Not a problem for May, the EU citizens shall/should simply be treated like Third-state citizens under british law. For Juncker, a big problem: after all, now they are enjoying many additional rights and those should be preserved as far as possible. That involves solving difficult Problems, not only in terms of residency.”

Well, so the early deal the UK says is being blocked by the EU would have involved turning EU nationals in the UK into third country citizens.  I am not assuming this is correct, nor that it is as alarming as it sounds – another explanation is that Theresa May had not been correctly briefed by her advisers or that the German journalist misinterpreted something. But this is clear: UK immigration law for third country citizens could – if used to deal with EU nationals at the stroke of a pen  – effectively make it impossible for most EU nationals in the UK to continue their lives as normal. What EU citizens need, instead, is clear measures to reassure them rapidly, and to ensure they can get on with their lives as normal without fears of losing rights that they assumed would be theirs for the rest of their lives.

EU citizens in the UK (and EU negotiators) also have reasons to be concerned about such proposals, given the worrying treatment EU citizens are receiving by the Home Office, which is currently rejecting 30% of applications for permanent residency. The Home Office has stopped sending the well publicised (and legally invalid) letters asking EU citizens who had been rejected to prepare to leave the country. However, this high rate of rejection is stopping thousands of eligible people from even applying (regardless of Brexit negotiations, getting this PR card is currently a requirement for British citizenship, which many are applying for, as it feels by far the safest protection against future retroactive changes, as well as giving the right to vote in national elections and of course being a way to be fully and more formally part of British society).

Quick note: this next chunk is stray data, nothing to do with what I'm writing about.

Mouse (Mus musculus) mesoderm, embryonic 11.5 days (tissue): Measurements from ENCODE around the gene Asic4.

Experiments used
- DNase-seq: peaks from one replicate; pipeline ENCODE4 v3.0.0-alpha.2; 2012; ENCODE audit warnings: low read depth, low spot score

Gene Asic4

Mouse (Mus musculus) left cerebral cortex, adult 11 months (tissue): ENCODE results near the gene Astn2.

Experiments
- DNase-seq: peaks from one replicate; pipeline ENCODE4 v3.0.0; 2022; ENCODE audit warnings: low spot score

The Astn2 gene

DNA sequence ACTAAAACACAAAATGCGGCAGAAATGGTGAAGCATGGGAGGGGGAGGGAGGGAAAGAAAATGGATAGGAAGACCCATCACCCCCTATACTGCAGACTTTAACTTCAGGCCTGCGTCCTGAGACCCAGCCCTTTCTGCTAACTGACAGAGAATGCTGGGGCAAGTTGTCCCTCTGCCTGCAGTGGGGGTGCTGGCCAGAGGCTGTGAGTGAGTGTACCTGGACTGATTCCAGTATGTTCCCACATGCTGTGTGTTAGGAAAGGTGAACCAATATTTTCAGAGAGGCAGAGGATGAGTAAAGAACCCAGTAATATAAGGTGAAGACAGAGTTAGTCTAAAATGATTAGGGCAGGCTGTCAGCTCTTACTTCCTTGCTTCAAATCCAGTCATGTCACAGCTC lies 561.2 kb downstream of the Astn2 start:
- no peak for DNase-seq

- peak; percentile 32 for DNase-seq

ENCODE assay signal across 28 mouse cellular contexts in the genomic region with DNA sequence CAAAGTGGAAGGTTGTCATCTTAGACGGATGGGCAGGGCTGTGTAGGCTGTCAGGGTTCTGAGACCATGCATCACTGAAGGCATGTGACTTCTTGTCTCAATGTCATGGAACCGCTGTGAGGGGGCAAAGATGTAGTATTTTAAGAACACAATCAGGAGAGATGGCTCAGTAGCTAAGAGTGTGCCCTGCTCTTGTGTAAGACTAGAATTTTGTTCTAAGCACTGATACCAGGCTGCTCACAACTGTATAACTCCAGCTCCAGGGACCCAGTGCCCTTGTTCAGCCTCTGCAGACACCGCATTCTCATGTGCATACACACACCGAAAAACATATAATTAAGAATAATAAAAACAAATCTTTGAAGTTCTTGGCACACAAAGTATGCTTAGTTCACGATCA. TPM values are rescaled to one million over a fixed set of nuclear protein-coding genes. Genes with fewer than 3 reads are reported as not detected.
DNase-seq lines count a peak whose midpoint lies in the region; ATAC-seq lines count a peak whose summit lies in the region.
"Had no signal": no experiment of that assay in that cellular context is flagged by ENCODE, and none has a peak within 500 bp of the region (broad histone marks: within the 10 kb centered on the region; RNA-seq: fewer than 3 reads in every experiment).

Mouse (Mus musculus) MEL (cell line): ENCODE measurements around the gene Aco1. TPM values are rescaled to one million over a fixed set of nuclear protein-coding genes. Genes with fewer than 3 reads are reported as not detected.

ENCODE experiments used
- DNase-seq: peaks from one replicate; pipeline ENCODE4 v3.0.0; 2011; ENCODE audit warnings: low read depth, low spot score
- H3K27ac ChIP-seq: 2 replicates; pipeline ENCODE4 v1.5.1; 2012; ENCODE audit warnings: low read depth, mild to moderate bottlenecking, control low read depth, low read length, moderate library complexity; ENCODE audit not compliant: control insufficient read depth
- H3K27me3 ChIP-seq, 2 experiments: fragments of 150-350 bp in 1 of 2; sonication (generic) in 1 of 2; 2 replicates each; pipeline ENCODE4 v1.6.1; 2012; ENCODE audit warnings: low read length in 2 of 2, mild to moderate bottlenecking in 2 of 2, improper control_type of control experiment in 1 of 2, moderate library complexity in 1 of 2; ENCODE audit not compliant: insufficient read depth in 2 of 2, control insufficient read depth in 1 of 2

Screen Shot 2017-05-02 at 11.26.09

Lack of guarantees by UK government is causing anxiety, including amongst the elderly

How can this be solved? 

I am not trying to suggest that these matters cannot be solved. Quite the opposite. What is needed is goodwill. When there is a will, there is a way. 

Here are some suggestions:

  • UK government should immediately show good will in the negotiations and reassure EU nationals FOR REAL by abolishing the current Home Office based system to acquire permanent residency, which is also highly discriminatory and often based on incorrect interpretation of EU law;
  • this should rapidly be replaced by a simple and cheap way for 3 million people established here to continue to enjoy the same rights as before including health care/pensions etc., made available through a simple, inexpensive registration process and path to citizenship;